JOURNAL ARTICLE
RANDOMIZED CONTROLLED TRIAL

Decrease in thoracic vertebral bone attenuation with calcium-based phosphate binders in hemodialysis

Paolo Raggi, George James, Steven K Burke, Jürgen Bommer, Scott Chasan-Taber, Herwig Holzer, Johan Braun, Glenn M Chertow
Journal of Bone and Mineral Research 2005, 20 (5): 764-72
15824849

UNLABELLED: We performed a post hoc analysis of a 52-week randomized trial conducted in adult hemodialysis patients that compared the effects of calcium-based phosphate binders and sevelamer, a nonabsorbable polymer, on parameters of mineral metabolism and vascular calcification by electron beam tomography. In this analysis, we evaluated the relative effects of calcium and sevelamer on thoracic vertebral attenuation by CT and markers of bone turnover. Subjects randomized to calcium salts experienced a significant reduction in trabecular bone attenuation and a trend toward reduction in cortical bone attenuation, in association with higher concentrations of serum calcium, lower concentrations of PTH, and reduced total and bone-specific alkaline phosphatase.

INTRODUCTION: In patients with chronic kidney disease, hyperphosphatemia is associated with osteodystrophy, vascular and soft tissue calcification, and mortality. Calcium-based phosphate binders are commonly prescribed to reduce intestinal phosphate absorption and to attenuate secondary hyperparathyroidism. Clinicians and investigators have presumed that, in hemodialysis patients, calcium exerts beneficial effects on bone.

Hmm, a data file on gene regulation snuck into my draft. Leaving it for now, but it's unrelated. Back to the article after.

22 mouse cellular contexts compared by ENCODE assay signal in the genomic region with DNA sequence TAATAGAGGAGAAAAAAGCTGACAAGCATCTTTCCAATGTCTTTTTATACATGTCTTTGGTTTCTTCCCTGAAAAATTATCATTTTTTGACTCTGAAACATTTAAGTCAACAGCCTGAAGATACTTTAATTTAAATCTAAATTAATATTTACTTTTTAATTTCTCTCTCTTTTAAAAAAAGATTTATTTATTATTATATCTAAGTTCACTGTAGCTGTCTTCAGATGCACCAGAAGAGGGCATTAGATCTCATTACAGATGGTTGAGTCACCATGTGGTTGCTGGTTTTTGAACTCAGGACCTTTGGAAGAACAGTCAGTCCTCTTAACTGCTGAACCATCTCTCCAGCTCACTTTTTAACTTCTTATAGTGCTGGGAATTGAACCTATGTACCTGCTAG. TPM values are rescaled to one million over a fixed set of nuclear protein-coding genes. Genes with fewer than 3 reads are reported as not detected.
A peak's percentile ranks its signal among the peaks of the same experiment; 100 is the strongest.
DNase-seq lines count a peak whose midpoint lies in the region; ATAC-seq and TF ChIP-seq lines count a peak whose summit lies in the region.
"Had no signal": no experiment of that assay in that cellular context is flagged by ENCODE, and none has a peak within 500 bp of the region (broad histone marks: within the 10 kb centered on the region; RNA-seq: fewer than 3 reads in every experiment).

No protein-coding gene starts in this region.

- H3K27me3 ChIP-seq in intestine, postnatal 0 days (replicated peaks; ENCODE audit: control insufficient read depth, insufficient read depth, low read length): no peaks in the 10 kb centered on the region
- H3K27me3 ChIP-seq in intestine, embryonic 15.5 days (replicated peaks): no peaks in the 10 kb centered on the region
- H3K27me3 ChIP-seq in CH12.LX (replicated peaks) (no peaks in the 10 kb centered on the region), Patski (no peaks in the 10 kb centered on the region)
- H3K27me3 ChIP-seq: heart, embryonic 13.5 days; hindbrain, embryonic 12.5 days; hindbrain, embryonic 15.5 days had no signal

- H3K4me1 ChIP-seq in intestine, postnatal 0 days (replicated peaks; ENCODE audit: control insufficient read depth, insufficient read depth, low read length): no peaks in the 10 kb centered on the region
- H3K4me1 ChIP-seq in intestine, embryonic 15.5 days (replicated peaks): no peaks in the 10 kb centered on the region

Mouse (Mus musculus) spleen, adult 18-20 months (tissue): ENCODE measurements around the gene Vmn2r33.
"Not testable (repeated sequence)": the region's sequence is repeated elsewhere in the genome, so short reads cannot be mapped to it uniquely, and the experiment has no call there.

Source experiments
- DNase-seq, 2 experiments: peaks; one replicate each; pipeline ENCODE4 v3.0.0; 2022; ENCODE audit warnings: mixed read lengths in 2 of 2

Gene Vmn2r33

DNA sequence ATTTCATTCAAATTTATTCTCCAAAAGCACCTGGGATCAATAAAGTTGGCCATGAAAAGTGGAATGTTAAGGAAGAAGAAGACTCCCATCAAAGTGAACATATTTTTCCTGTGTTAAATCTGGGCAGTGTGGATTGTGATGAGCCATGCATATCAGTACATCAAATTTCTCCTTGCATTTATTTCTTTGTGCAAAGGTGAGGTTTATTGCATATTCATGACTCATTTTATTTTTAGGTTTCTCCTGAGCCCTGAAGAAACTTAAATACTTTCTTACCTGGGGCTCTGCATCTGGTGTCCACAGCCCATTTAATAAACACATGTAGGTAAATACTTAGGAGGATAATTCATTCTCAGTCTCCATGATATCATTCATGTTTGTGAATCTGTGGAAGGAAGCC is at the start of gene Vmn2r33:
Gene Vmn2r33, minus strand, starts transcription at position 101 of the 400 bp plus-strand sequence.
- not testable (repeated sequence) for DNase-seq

MATERIALS AND METHODS: We performed a post hoc analysis of a 52-week randomized trial conducted in adult hemodialysis patients that compared the effects of calcium-based phosphate binders and sevelamer, a nonabsorbable polymer, on parameters of mineral metabolism and vascular calcification by electron beam tomography. In this analysis, we evaluated the relative effects of calcium and sevelamer on thoracic vertebral attenuation by CT and markers of bone turnover.

RESULTS AND CONCLUSIONS: The average serum phosphorus and calcium x phosphorus products were similar for both groups, although the average serum calcium concentration was significantly higher in the calcium-treated group. Compared with sevelamer-treated subjects, calcium-treated subjects showed a decrease in thoracic vertebral trabecular bone attenuation (p = 0.01) and a trend toward decreased cortical bone attenuation. More than 30% of calcium-treated subjects experienced a 10% or more decrease in trabecular and cortical bone attenuation. On study, sevelamer-treated subjects had higher concentrations of total and bone-specific alkaline phosphatase, osteocalcin, and PTH (p < 0.001). When used to correct hyperphosphatemia, calcium salts lead to a reduction in thoracic trabecular and cortical bone attenuation. Calcium salts may paradoxically decrease BMD in hemodialysis patients.

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